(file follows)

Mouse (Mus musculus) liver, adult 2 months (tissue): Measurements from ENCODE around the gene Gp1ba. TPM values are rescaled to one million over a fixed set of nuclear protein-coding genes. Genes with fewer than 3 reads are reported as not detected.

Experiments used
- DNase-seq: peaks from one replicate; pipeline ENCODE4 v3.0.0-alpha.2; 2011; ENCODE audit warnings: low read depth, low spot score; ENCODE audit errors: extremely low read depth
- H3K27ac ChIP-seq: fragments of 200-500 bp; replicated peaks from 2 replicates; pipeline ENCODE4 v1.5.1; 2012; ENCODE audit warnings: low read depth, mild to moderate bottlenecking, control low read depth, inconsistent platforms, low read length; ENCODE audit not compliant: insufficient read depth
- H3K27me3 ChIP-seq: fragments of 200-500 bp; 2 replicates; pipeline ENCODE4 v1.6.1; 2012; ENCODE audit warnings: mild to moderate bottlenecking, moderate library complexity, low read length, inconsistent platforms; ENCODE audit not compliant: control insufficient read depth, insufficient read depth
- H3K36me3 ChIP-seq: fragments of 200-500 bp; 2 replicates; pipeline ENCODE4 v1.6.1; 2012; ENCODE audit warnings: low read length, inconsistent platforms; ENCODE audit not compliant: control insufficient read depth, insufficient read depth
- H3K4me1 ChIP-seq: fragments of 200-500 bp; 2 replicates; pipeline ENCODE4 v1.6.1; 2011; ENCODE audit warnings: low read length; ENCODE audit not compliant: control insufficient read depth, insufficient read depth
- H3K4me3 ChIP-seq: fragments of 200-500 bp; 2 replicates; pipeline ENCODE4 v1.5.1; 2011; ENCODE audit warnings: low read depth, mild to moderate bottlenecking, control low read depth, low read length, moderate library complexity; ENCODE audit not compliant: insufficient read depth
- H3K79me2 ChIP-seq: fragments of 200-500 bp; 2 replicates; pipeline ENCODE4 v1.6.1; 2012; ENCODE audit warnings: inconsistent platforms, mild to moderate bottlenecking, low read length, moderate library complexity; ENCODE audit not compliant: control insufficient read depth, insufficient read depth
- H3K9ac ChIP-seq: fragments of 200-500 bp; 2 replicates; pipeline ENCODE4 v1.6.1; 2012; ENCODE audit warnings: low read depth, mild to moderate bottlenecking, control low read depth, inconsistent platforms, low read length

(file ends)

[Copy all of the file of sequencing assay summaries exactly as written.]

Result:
Mouse (Mus musculus) liver, adult 2 months (tissue): Measurements from ENCODE around the gene Gp1ba. TPM values are rescaled to one million over a fixed set of nuclear protein-coding genes. Genes with fewer than 3 reads are reported as not detected.

Experiments used
- DNase-seq: peaks from one replicate; pipeline ENCODE4 v3.0.0-alpha.2; 2011; ENCODE audit warnings: low read depth, low spot score; ENCODE audit errors: extremely low read depth
- H3K27ac ChIP-seq: fragments of 200-500 bp; replicated peaks from 2 replicates; pipeline ENCODE4 v1.5.1; 2012; ENCODE audit warnings: low read depth, mild to moderate bottlenecking, control low read depth, inconsistent platforms, low read length; ENCODE audit not compliant: insufficient read depth
- H3K27me3 ChIP-seq: fragments of 200-500 bp; 2 replicates; pipeline ENCODE4 v1.6.1; 2012; ENCODE audit warnings: mild to moderate bottlenecking, moderate library complexity, low read length, inconsistent platforms; ENCODE audit not compliant: control insufficient read depth, insufficient read depth
- H3K36me3 ChIP-seq: fragments of 200-500 bp; 2 replicates; pipeline ENCODE4 v1.6.1; 2012; ENCODE audit warnings: low read length, inconsistent platforms; ENCODE audit not compliant: control insufficient read depth, insufficient read depth
- H3K4me1 ChIP-seq: fragments of 200-500 bp; 2 replicates; pipeline ENCODE4 v1.6.1; 2011; ENCODE audit warnings: low read length; ENCODE audit not compliant: control insufficient read depth, insufficient read depth
- H3K4me3 ChIP-seq: fragments of 200-500 bp; 2 replicates; pipeline ENCODE4 v1.5.1; 2011; ENCODE audit warnings: low read depth, mild to moderate bottlenecking, control low read depth, low read length, moderate library complexity; ENCODE audit not compliant: insufficient read depth
- H3K79me2 ChIP-seq: fragments of 200-500 bp; 2 replicates; pipeline ENCODE4 v1.6.1; 2012; ENCODE audit warnings: inconsistent platforms, mild to moderate bottlenecking, low read length, moderate library complexity; ENCODE audit not compliant: control insufficient read depth, insufficient read depth
- H3K9ac ChIP-seq: fragments of 200-500 bp; 2 replicates; pipeline ENCODE4 v1.6.1; 2012; ENCODE audit warnings: low read depth, mild to moderate bottlenecking, control low read depth, inconsistent platforms, low read length